Its flights were black and its barbs were made of steel, and it took its name from a mark of red painted on the arrow's tip, standing for blood to show the situation was serious. The black flights were like the Orc arrows.
First mention of the Red Arrow is when Borondir of Gondor and five other messengers rode north along Anduin to seek out Gondor's old allies, the Éothéod, when Gondor was being overrun by Easterlings, in TA 2509. Borondir was the only survivor, and presented the Red Arrow to the Éothéod King Eorl the Young.
Later it became a summons for the Rohirrim. The Red Arrow was presented to Rohan by Hirgon, Gondor's messenger in the War of the Ring. As a result, King Théoden rode out with the Rohirrim to the Battle of the Pelennor Fields. Théoden's forces were a great aid to the hard-pressed soldiers of Gondor, though the King was slain in the battle.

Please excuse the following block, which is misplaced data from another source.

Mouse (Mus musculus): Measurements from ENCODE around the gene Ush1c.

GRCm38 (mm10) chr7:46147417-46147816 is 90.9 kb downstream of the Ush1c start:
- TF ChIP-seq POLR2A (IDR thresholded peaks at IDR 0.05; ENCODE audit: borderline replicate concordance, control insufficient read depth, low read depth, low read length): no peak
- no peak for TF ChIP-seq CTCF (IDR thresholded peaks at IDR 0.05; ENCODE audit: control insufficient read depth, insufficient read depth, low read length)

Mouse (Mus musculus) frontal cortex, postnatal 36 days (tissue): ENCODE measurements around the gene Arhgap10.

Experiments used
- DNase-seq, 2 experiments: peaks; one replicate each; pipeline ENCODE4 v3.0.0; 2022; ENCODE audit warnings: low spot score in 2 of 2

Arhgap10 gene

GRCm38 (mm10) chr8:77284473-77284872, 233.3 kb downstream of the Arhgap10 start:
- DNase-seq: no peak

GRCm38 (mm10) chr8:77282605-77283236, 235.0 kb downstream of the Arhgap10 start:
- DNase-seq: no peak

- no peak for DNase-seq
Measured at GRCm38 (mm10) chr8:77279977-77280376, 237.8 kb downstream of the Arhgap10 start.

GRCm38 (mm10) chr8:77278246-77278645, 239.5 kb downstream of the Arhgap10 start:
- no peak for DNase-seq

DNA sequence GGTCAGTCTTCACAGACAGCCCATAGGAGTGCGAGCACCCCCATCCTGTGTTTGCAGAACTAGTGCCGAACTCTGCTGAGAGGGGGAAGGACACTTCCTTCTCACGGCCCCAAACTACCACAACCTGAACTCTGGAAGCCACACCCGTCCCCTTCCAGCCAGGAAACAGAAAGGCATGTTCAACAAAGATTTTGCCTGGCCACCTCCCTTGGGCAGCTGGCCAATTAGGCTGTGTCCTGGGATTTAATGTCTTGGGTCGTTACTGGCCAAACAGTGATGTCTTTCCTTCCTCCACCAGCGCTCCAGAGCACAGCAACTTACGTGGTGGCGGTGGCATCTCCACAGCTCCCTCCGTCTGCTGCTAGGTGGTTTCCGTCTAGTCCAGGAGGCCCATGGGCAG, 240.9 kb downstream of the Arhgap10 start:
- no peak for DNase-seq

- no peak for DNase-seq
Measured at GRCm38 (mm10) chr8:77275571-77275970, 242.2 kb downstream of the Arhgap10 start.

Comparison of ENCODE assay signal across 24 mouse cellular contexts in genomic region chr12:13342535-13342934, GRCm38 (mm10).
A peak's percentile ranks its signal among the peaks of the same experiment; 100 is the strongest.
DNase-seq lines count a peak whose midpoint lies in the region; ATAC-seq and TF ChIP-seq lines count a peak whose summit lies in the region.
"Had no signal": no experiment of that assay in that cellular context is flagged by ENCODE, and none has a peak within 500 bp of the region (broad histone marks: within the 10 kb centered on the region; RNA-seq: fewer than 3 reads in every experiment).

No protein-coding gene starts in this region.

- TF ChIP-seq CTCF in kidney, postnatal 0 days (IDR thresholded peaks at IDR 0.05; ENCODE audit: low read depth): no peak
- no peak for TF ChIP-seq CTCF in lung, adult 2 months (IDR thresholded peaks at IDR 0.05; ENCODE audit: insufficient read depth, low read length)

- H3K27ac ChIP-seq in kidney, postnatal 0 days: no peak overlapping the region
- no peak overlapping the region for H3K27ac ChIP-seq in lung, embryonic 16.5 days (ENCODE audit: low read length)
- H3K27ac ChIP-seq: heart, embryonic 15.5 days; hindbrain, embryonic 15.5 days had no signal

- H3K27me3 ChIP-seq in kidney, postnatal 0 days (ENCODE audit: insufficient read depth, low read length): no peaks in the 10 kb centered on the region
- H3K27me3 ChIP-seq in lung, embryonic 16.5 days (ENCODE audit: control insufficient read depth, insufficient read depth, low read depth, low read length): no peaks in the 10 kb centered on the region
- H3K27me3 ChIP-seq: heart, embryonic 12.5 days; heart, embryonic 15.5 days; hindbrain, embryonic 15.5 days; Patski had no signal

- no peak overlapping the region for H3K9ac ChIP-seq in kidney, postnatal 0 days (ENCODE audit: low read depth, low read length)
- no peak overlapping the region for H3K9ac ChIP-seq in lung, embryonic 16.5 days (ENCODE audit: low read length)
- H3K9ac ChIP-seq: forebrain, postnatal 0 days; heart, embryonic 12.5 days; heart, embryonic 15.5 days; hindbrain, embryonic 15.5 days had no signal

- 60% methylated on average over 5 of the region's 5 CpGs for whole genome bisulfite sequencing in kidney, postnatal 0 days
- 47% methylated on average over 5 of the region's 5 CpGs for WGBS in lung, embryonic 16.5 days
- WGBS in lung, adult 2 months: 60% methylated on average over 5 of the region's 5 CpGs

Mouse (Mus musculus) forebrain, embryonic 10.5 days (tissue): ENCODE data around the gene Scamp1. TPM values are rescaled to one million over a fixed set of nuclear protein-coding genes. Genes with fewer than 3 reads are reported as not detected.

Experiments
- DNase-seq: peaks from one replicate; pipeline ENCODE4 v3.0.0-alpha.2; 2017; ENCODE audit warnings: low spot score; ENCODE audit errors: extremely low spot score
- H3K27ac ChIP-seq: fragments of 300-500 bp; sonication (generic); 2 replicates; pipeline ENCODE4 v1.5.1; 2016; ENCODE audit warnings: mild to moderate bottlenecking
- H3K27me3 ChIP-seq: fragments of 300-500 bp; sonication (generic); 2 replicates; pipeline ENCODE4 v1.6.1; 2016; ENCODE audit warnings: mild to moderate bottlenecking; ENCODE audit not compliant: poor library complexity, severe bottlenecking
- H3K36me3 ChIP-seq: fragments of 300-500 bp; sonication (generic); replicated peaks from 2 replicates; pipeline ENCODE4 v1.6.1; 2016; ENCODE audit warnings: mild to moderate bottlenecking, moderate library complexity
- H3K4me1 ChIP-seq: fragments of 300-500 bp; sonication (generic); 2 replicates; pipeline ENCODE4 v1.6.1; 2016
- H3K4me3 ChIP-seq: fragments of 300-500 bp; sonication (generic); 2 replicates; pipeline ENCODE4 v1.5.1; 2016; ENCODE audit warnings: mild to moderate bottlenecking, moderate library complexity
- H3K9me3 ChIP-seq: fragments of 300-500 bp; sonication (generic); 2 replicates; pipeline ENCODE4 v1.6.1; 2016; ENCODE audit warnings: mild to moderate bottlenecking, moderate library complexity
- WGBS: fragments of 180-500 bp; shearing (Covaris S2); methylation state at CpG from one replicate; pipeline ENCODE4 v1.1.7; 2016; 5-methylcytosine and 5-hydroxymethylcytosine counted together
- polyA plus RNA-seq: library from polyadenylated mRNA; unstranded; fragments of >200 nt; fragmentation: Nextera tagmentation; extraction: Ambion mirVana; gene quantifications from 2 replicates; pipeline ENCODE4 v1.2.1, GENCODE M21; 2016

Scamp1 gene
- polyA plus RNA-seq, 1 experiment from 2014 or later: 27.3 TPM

It is not certain where the Red Arrow came from: it is possible that the tradition was an old one and that Gondor had always summoned its allies this way, but another possibility is that Borondir actually took an Orc arrow with a bloody tip to present to the Éothéod, to prove that the situation was as bad as his message stated.
|Weapons of Middle-earth|
|Aeglos | Andúril | Anglachel | Anguirel | Angrist | Aranrúth | Belthronding | Dagmor | Dailir | Dramborleg | Durin's Axe | Glamdring | Grond | Grond (Warhammer) | Gúthwinë | Gurthang | Herugrim | Morgul-blade | Narsil | Orcrist | Red Arrow | Ringil | Sting|
- The Lord of the Rings 798-801 & 835